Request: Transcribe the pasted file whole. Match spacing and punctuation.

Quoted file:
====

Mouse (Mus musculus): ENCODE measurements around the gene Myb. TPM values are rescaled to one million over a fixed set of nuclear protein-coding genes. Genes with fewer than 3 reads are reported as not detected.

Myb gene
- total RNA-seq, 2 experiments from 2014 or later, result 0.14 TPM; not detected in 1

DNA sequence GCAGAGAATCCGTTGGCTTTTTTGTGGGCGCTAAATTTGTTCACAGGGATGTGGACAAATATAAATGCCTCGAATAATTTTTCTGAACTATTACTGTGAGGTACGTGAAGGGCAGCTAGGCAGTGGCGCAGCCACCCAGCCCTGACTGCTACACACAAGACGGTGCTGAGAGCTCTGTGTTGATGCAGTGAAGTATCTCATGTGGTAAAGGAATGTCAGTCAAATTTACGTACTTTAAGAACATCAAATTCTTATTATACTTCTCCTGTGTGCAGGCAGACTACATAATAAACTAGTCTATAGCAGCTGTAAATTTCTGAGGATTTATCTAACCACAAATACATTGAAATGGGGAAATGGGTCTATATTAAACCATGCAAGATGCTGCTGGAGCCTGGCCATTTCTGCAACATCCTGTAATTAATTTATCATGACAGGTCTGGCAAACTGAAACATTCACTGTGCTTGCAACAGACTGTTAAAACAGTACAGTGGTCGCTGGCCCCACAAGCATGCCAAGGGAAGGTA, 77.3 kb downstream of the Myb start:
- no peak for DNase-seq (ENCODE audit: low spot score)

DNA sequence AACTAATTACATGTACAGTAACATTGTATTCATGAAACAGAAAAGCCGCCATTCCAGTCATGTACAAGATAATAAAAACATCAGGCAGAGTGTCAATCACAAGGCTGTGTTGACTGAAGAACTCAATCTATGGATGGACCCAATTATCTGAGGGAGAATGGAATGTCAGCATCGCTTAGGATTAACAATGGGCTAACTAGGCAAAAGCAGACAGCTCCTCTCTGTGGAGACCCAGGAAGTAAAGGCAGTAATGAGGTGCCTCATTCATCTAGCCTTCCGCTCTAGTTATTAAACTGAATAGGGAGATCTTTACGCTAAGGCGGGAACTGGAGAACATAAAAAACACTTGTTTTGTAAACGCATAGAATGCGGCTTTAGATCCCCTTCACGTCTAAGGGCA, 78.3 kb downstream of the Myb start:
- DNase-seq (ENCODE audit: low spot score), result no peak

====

Mouse (Mus musculus): ENCODE measurements around the gene Myb. TPM values are rescaled to one million over a fixed set of nuclear protein-coding genes. Genes with fewer than 3 reads are reported as not detected.

Myb gene
- total RNA-seq, 2 experiments from 2014 or later, result 0.14 TPM; not detected in 1

DNA sequence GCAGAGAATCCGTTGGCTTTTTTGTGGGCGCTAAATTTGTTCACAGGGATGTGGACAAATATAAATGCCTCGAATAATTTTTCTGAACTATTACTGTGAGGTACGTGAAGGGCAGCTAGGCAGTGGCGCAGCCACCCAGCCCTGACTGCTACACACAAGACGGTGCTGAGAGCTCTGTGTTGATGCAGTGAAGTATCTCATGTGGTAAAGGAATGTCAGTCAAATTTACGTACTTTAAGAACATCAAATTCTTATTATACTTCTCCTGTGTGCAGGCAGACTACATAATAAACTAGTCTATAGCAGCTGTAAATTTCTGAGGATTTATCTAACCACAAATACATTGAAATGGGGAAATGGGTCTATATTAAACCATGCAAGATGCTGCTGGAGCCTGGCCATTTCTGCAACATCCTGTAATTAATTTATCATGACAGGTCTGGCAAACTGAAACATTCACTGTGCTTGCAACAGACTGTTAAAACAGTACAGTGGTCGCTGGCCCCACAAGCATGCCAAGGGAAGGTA, 77.3 kb downstream of the Myb start:
- no peak for DNase-seq (ENCODE audit: low spot score)

DNA sequence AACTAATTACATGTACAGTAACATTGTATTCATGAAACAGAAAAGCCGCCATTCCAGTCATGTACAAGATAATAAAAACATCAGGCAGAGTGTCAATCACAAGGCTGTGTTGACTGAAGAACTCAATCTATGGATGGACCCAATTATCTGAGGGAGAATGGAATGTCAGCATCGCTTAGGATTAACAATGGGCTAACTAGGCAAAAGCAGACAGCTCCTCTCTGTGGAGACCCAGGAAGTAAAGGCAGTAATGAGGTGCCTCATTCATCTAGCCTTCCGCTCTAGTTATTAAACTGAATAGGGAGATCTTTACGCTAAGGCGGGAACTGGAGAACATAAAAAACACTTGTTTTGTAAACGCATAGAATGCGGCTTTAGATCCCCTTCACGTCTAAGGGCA, 78.3 kb downstream of the Myb start:
- DNase-seq (ENCODE audit: low spot score), result no peak